Alana Pudalov '08 Was Summer Intern at Cornerstone Therapeutic Nursery
Recipient of Joseph F. Anderson Fund Grant
By Lisbeth Redfield
August 29, 2006
Alana Pudalov '08 (Armonk, N.Y.) spent her summer working at the Cornerstone Therapeutic Nursery in White Plains as an intern. While working with the children and shadowing the teachers, Pudalov got a taste of child psychology in a scholastic situation.
Pudalov was one of 13 Hamiltonians who received college funding to conduct a summer internship. While pursuing internships is an increasingly popular move for students, the realities pose certain problems. Most of the available positions are unpaid, requiring students to fund their own housing and living expenses as well as working for free, all in pursuit of the elusive resume-booster "work experience."
Thanks to generous grants from parents and alumni, Hamilton students can apply for funding to support them while they work in a field of interest with an organization that cannot pay them. Though Pudalov worked in what is known as an "unpaid internship," she received money from Hamilton's Joseph F. Anderson Internship Fund, given in honor of a 1944 Hamilton graduate who served the college for 18 years as vice president for communications and development. The fund in his name provides individual stipends to support full-time internships for students wishing to expand their educational horizons in preparation for potential careers after graduation.
The primary goal of the Cornerstone Therapeutic Nursery Program is to increase the protective factors of attachment, self-control/emotional regulation, and initiative of children 2.5 to 5 years of age and their families. Services provided in the Cornerstone therapeutic nurseries are guided by current research in the fields of mental health, early childhood education, resiliency, trauma, and attachment.
Working with teachers, psychologists, and Dr. Beverly Richard the site supervisor, Pudalov's duties were those of an assistant teacher. She was struck by the psychological effects of early childhood. "Working with these kids really opened my eyes to how one's childhood affects [the] sense of self," said Pudalov. "Most of the children in the program have been physically and/or mentally abused…it is incredibly [sad] to see how these traumatic childhood experiences impact their daily lives." She explained that she could better understand why the children misbehaved when she heard what their home lives were like.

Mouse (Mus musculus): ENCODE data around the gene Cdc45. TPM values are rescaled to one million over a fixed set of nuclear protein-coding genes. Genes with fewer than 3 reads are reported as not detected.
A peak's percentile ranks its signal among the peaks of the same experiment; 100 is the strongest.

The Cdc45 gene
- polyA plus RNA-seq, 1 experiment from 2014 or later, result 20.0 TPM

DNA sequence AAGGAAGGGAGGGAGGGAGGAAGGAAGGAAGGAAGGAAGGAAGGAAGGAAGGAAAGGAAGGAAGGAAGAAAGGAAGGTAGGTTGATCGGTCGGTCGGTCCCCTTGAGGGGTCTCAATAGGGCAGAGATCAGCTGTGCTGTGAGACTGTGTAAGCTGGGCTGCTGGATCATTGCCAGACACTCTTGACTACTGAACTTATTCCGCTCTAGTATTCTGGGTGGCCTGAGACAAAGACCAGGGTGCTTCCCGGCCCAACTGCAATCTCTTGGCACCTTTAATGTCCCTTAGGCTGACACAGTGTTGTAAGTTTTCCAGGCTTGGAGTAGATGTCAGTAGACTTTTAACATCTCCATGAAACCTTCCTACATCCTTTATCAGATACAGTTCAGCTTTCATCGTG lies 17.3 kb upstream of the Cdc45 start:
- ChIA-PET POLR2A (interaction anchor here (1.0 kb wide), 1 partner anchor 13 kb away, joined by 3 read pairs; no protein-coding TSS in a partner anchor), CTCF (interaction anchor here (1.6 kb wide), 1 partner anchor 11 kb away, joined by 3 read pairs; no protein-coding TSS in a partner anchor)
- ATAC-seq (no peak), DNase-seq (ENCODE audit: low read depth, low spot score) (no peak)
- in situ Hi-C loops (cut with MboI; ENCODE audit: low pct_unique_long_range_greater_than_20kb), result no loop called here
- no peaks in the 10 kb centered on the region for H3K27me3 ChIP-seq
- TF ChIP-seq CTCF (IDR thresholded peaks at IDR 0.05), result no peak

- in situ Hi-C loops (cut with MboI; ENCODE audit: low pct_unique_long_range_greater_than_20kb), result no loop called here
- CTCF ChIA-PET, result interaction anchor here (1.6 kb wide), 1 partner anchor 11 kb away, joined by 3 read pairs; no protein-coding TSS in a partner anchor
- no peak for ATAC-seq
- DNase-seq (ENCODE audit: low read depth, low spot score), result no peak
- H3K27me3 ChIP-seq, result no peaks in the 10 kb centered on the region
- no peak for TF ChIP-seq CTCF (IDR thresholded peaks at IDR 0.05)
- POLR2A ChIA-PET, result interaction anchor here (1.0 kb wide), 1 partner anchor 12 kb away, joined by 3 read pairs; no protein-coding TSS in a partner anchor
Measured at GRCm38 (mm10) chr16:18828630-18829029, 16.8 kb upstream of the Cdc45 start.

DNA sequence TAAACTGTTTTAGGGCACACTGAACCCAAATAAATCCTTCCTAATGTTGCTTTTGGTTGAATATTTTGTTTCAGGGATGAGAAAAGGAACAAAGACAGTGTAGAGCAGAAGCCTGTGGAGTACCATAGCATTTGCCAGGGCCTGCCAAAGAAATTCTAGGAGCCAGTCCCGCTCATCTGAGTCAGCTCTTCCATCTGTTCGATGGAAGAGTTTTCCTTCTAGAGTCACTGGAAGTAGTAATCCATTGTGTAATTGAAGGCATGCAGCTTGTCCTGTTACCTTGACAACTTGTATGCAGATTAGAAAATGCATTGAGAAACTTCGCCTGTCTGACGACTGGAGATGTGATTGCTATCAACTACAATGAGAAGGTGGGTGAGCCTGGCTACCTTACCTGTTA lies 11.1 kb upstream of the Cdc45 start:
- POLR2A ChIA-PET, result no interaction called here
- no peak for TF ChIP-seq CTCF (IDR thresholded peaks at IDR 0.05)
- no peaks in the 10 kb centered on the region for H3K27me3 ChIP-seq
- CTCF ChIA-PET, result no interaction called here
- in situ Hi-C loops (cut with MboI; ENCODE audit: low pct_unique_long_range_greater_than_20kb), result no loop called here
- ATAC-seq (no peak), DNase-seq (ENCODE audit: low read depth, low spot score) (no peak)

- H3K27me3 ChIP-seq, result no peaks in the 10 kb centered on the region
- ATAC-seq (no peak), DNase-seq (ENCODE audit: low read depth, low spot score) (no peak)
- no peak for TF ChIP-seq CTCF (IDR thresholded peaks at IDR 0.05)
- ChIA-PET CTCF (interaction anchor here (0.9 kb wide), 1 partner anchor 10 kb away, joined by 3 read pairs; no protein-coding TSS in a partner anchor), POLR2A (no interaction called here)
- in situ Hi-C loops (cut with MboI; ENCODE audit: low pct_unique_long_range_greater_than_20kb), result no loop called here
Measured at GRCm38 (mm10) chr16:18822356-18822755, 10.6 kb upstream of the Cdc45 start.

She was also interested in the cooperative work of the nursery administrators. "The teachers rely on each other for daily support," Pudalov said, explaining the after-school ritual of "processing time," where the staff discussed their patients. "The teachers communicate with each other all the time, and raise concerns and questions and as a result are constantly improving how the school runs."
Pudalov was interested in this internship because she wanted to learn and to build on the material she had gained from her child development psychology classes. As well as gaining hands-on experience, she did outside reading on her topic both before and during her internship. "[It] has helped me figure out what I want to do after Hamilton," said Pudalov. A psychology major, she hopes to be a school psychologist. "This summer experience has helped me realize that I am passionate about helping kids in an educational setting."
On campus, Pudalov is an active member of HAVOC and the Environmental Action Group, as well as a number of other campus volunteer and service organizations.
-- Lisbeth Redfield